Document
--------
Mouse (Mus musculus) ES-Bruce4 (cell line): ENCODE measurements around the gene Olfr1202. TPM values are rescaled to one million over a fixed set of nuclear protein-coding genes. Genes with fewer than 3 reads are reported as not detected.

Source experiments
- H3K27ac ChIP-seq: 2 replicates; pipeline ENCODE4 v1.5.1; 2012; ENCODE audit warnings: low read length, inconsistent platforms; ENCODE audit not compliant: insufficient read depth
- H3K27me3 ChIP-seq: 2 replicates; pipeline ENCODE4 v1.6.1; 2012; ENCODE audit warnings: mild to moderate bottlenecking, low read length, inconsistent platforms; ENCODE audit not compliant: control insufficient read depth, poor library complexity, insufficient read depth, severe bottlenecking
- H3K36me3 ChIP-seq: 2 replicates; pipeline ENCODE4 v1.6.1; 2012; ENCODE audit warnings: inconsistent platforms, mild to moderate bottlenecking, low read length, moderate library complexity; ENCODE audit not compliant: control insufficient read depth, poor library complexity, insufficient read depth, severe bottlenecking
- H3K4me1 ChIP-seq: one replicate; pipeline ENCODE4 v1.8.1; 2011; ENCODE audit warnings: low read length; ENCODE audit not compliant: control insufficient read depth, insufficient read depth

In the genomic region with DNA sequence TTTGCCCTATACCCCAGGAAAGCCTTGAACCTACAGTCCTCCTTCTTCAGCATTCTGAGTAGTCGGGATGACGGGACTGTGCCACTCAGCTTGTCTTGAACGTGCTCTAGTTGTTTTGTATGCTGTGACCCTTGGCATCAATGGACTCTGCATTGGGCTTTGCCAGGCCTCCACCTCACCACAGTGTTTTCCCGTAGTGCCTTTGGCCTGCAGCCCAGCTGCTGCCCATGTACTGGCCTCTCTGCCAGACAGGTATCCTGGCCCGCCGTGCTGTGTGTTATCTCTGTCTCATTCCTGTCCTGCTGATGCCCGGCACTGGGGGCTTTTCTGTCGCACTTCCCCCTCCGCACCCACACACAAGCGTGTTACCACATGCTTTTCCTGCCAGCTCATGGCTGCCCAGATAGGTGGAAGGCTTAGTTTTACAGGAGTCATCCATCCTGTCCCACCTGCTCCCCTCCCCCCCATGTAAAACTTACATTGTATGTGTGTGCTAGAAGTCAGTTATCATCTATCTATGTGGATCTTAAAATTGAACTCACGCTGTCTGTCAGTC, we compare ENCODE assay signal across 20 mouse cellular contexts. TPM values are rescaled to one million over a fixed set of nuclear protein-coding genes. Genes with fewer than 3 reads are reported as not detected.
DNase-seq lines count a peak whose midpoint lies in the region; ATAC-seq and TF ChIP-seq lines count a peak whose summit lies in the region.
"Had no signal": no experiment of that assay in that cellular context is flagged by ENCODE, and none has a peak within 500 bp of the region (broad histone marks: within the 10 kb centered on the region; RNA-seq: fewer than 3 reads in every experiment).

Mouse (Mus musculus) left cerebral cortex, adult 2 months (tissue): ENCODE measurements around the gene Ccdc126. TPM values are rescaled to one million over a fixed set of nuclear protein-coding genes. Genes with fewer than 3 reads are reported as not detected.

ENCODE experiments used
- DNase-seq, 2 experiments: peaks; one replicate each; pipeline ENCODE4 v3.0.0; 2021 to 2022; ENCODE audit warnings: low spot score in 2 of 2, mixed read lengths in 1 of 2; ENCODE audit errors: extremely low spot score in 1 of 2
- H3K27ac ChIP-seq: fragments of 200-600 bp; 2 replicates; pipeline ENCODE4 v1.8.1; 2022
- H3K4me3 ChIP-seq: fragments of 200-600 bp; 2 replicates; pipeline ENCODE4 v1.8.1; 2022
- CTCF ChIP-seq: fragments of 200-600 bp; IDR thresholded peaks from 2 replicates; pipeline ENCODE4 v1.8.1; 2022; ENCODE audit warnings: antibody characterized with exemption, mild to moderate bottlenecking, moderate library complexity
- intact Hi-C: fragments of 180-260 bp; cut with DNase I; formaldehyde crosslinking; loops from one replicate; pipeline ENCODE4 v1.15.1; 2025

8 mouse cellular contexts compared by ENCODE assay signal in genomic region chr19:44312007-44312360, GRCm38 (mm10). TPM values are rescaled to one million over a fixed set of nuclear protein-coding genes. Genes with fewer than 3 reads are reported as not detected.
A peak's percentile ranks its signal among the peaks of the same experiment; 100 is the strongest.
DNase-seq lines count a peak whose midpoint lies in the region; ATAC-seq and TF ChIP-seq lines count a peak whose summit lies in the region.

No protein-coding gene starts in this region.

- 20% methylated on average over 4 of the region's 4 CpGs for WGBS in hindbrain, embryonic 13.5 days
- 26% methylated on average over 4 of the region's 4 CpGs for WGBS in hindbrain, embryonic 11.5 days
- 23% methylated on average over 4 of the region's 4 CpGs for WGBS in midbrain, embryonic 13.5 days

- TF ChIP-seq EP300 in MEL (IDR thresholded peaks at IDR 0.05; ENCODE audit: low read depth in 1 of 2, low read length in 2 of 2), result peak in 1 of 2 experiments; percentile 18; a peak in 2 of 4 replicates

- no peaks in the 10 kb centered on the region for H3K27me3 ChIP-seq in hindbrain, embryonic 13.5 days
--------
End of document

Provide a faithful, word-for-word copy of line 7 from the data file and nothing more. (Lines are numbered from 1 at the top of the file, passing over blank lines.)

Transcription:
In the genomic region with DNA sequence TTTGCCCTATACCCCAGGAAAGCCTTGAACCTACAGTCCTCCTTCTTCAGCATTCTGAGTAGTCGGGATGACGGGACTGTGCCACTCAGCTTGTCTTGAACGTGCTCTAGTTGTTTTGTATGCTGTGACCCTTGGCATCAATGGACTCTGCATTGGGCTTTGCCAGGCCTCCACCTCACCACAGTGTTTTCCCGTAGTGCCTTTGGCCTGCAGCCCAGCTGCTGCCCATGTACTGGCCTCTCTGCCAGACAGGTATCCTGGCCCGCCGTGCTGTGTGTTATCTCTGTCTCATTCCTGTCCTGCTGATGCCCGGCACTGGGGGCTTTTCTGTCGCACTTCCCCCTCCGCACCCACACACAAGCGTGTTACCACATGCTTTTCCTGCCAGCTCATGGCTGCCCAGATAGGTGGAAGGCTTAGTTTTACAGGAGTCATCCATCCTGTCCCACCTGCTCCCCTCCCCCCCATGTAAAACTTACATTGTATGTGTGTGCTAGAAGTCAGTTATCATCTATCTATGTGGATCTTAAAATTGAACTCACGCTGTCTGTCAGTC, we compare ENCODE assay signal across 20 mouse cellular contexts. TPM values are rescaled to one million over a fixed set of nuclear protein-coding genes. Genes with fewer than 3 reads are reported as not detected.